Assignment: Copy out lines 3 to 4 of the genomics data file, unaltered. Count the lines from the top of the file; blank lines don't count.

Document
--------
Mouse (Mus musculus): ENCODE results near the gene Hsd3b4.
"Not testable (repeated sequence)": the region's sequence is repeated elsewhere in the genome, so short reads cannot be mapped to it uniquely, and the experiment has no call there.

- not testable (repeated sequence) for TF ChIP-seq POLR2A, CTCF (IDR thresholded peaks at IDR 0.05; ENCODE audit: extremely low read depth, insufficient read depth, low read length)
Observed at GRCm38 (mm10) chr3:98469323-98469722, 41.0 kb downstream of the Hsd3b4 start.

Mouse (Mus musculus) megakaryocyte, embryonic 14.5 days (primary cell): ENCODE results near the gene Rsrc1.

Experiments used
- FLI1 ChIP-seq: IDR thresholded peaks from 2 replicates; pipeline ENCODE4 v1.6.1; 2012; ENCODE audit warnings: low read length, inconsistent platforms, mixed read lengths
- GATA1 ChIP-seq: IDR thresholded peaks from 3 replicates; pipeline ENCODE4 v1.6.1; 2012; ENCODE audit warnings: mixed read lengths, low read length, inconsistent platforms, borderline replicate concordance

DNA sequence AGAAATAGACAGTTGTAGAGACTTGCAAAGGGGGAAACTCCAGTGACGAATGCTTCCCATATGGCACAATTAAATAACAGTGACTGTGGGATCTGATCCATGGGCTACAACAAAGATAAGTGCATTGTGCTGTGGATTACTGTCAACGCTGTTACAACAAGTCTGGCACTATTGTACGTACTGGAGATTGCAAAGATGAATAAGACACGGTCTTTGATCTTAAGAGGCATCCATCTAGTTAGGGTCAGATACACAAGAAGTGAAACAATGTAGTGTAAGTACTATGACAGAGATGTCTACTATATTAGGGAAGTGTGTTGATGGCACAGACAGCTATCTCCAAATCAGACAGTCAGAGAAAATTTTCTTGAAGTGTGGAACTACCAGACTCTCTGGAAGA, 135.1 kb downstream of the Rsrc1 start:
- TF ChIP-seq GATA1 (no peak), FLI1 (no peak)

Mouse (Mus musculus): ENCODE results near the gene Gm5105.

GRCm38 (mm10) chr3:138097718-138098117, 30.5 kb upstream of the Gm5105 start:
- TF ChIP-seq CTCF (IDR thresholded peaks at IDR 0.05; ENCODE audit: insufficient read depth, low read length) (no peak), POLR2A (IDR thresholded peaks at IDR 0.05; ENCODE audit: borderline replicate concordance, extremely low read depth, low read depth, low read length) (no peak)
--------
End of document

- not testable (repeated sequence) for TF ChIP-seq POLR2A, CTCF (IDR thresholded peaks at IDR 0.05; ENCODE audit: extremely low read depth, insufficient read depth, low read length)
Observed at GRCm38 (mm10) chr3:98469323-98469722, 41.0 kb downstream of the Hsd3b4 start.